Captain Beastlie’s Pirate Party by Lucy Coats & Chris Mould (illustrator). Nosy Crow.
CBPPWho’s the grubbiest pirate on the high seas? Why, it’s Captain Beastlie, me hearties! He is a horror and embarrassment to his ship-shape crew. Captain Beastlie is eagerly counting down the days till his birthday – but what he doesn’t know is his crew has got a special secret lined up for the Big Event. His days of being the smelliest, dirtiest pirate ever are numbered, and when Captain Beastlie’s birthday finally comes, he’s in for a big surprise…

This book is gross! Captain Beastlie has no concept of personal hygiene, has the worst habits going and is just generally unpleasant. So of course this book is brilliant!!

The book follow’s Captain Beastlie’s countdown to his birthday – each day brings a new discovery of how disgusting he is. This is so well written, the language used is full of description to really get across how yucky Captain Beastlie is. This brings with it a natural humour, I spent much of the book cringing and laughing at the same bits! I did get a little concerned as the book drew towards its close and I realised that the ship’s crew might be about to pull of some sort of transformation – the conclusion to this was entirely satisfying.

I really liked Chris Mould’s illustrations for this book. Every little bit of detail mentioned in the text is clearly transferred into the illustrations. When I took my second read through the book I spotted lots of little things in the pictures that I knew were going to come into play in the last few pages of the book – sharing this with a young reader would be a lot of fun.

This is a book crying out to be read aloud to a group. It’s fun and appealing in its own special, revolting way.

Emmy’s Eczema by Jack Hughes. Wayland.
EmmysEczemaEmmy has eczema, which makes her skin really itchy. She knows she shouldn’t scratch, but sometimes she just can’t help it.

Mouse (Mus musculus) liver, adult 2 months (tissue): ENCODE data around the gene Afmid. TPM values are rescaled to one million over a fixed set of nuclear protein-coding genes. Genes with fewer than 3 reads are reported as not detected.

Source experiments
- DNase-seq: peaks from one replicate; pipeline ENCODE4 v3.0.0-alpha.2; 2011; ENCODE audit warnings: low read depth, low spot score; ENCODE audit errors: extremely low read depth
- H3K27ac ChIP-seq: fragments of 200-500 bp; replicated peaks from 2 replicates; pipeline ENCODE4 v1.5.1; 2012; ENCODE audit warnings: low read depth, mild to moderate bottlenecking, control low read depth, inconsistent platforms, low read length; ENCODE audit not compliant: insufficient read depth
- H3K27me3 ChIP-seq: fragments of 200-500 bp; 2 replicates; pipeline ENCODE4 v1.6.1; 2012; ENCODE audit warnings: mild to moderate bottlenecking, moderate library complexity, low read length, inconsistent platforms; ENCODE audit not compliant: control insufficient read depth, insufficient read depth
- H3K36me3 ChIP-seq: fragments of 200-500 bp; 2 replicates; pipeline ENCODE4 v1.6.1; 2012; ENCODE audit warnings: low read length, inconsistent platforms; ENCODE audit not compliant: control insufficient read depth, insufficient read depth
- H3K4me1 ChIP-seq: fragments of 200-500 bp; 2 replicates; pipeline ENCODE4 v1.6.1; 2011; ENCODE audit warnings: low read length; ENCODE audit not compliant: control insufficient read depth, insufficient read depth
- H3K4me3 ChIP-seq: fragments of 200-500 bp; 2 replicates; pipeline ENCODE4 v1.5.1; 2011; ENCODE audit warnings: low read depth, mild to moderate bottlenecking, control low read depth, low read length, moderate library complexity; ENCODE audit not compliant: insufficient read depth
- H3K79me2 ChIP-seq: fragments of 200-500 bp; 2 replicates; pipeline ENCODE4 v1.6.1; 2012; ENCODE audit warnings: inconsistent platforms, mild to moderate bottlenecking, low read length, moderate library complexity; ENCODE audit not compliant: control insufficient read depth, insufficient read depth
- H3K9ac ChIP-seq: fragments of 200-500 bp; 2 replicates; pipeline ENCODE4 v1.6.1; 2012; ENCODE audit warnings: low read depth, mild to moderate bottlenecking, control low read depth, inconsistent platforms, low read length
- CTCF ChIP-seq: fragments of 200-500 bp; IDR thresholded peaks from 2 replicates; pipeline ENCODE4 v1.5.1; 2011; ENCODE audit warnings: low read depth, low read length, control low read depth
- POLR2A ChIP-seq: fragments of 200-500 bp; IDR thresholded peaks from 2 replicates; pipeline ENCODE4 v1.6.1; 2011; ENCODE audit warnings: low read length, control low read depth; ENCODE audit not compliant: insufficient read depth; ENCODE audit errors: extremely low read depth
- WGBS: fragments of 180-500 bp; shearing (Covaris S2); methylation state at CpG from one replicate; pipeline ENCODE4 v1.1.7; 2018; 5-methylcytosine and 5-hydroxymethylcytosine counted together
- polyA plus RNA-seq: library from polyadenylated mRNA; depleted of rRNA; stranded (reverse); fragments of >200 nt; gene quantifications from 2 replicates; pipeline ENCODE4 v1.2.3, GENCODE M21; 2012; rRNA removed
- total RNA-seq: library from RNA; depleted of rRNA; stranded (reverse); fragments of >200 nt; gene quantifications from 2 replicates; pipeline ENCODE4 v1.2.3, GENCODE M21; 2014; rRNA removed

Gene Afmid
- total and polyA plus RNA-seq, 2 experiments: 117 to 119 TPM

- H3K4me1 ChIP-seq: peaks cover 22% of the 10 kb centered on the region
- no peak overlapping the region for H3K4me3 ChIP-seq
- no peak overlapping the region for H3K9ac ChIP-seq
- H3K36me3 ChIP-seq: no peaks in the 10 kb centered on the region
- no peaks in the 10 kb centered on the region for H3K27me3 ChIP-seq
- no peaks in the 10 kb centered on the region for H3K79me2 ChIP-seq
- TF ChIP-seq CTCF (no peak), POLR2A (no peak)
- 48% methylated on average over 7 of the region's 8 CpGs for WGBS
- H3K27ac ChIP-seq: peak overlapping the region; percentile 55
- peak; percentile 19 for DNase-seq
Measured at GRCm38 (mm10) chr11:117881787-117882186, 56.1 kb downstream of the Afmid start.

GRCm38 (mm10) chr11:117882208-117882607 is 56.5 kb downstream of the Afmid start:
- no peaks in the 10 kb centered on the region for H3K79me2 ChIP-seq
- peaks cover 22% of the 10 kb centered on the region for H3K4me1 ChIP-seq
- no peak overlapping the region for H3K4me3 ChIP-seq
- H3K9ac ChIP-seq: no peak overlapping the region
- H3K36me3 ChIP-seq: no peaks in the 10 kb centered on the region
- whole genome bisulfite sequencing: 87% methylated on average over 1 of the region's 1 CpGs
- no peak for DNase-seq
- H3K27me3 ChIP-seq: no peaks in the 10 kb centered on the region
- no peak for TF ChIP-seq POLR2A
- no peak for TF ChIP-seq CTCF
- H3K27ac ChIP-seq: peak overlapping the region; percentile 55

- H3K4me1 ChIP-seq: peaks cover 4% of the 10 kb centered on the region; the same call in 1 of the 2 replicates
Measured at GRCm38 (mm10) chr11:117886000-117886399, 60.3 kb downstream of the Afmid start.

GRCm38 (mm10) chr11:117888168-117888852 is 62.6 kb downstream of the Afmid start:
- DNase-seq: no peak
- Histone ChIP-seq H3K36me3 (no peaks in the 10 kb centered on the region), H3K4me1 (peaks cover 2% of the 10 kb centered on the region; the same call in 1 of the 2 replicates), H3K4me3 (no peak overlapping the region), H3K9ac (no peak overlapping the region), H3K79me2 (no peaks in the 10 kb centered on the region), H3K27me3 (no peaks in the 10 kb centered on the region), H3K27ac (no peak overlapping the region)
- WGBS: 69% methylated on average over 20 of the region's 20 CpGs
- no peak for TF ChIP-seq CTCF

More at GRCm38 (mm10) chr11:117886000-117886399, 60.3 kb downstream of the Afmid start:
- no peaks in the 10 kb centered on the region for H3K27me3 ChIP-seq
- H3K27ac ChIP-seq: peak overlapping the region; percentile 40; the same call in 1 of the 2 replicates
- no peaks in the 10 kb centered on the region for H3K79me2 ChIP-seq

One day, she scratches so much she makes her skin really sore. Can her friends help her?

I read and reviewed Steggie’s Stammer, another book in this series back in July so I was pleased to spot this in the library. Of the whole series (the other two books are Dachy’s Deaf and Rex’s Specs) this was the one I was most curious about – surely having eczema would be a little tricky to convey through a picture book?

The author does manage to convey having eczema well, it’s clear in the illustrations and Emmy’s desire to scratch her eczema even though she knows it’ll only make it worse feels very genuine (and familiar). So too do Emmy’s friends attempts to stop her scratching – if you’re suffering with itchy eczema no amount of people telling you not to scratch is going to stop you! The plot itself is very simple, but it works for the book.

I talked before about loving the Jack Hughes’ illustration style. This book is no different, the pages where the dinosaurs reach the Jurassic meadow to collect the flowers used in Emmy’s eczema treatment are particularly colourful and attractive.

Reading this book has reinforced my feeling that this set would be an excellent inclusion in any childcare setting’s collection. They deal with issues that may make children feel different in a calm, careful and reassuring manner.

Both books featured in this post were borrowed from my local library.